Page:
THE man behind a petition to extend a controversial cycle lane has spoken out before a key meeting.

Chris Williams, 46, from Hove, is calling on Brighton and Hove City Council to extend the Old Shoreham Road cycle lane which was installed in May.

Mr Williams says it needs to be part of a citywide network of lanes to provide an alternative to cars, similar to what is available in European cities such as Copenhagen.

The Argus:

>> READ MORE: Showdown over Old Shoreham Road cycle lane

He said: “This is all to do with allowing people to travel by bike as well as car – it is not at all about trying to get rid of cars.

“There are 62 per cent of UK adults who say they would like to cycle more but don’t because traffic conditions are too dangerous.”

The Argus:

Joe Taylor

Since its installation, campaigners have battled over the future of the “Covid lane” with some wanting it made permanent and others wanting it scrapped.

The showdown is set to come to a head at a Brighton and Hove City Council meeting today where the rival factions will present their petitions to councillors.

Mr Williams believes this lane as part of a citywide network would work towards taking “urgent” action to tackle emissions.

He said: “Emissions are a big cause of premature deaths, as well as the climate crisis, which has already devastated millions of lives across the planet.

“Giving people non carbon-based transport options will help us meet these goals.”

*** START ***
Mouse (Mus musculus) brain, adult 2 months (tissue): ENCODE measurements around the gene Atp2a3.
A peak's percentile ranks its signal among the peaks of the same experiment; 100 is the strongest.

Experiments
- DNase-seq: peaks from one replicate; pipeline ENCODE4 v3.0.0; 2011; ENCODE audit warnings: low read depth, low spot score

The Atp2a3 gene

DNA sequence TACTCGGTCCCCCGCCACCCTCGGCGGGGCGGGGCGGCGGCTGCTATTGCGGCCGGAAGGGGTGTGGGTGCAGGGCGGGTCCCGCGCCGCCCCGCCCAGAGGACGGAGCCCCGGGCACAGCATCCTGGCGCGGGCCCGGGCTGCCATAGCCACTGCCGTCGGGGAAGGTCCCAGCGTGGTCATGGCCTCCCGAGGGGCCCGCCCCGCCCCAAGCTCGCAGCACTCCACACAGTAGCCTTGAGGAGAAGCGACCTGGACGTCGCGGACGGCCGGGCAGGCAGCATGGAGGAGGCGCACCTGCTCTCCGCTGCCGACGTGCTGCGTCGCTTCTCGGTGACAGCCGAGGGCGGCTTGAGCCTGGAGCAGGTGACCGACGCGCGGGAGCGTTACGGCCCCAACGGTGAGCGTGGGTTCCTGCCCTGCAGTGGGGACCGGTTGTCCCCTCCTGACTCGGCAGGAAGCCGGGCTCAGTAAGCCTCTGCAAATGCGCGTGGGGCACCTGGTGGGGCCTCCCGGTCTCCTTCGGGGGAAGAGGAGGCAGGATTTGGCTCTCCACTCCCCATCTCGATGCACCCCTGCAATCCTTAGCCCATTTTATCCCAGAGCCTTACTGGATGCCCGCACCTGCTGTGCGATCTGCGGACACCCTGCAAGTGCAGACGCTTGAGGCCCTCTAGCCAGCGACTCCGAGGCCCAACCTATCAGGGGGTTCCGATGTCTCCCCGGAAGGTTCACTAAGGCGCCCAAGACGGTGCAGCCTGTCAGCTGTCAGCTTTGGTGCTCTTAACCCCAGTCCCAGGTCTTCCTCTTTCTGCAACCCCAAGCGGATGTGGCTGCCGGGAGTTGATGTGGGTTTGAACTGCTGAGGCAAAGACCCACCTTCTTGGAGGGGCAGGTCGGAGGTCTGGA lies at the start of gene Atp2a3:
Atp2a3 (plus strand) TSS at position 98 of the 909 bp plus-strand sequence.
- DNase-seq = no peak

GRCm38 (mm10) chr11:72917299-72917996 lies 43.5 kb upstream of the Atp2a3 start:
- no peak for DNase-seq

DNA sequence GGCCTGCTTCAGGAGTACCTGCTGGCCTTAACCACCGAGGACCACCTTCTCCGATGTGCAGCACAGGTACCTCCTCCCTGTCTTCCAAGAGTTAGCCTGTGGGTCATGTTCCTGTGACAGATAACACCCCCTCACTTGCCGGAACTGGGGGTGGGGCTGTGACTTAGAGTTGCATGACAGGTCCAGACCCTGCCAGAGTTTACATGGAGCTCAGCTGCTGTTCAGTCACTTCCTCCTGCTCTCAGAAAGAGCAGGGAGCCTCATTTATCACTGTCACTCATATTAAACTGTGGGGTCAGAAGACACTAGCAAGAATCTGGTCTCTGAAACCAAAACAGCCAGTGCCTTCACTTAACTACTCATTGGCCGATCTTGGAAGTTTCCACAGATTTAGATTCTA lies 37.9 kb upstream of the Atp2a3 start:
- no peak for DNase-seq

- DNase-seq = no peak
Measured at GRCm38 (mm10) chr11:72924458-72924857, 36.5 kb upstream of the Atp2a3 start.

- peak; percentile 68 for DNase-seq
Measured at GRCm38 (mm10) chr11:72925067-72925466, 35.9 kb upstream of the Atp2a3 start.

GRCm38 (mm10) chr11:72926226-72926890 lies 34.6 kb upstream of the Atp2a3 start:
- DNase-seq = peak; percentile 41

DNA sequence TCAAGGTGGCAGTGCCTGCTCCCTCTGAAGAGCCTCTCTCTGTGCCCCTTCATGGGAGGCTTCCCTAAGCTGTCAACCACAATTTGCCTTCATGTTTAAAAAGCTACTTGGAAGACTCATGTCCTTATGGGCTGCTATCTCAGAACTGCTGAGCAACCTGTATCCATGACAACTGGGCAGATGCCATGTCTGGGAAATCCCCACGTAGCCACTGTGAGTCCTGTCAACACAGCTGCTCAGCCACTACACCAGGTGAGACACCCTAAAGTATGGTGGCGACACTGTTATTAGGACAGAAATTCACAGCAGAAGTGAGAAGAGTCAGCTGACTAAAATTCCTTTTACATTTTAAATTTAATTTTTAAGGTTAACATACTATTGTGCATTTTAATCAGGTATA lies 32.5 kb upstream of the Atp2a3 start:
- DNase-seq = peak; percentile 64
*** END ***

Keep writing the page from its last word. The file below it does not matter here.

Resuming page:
One of the biggest criticisms levelled at the new lane is that cyclists don’t use it much.

But Mr Williams said: “There are cyclists using it – I cycle along myself although there is not as many bikes as cars, that is true.

“It’s a lack of connectivity issue. What we need to do is look at roads coming off Old Shoreham Road – Sackville Road for example – and provide safe routes there.”

Opponents also argue the scheme is increasing emissions in the area as congestion is building due to the removal of one car lane.

The Argus:

Mr Williams said: “Emissions won’t be going up, most cars have stop-start systems and the slower traffic speeds mean there’s less emissions.

“I do understand it’s difficult for people to queue, but we are in a difficult in-between stage, it’s difficult, but we must be patient.

“If we stick to building a citywide network, we will see a big drop in congestion overall. This is about allowing everyone to get around the city easily, regardless of whether you have a car or not. Space needs to be given to everybody.”

Click here for the interview with Peter Challis, the man behind the rival petition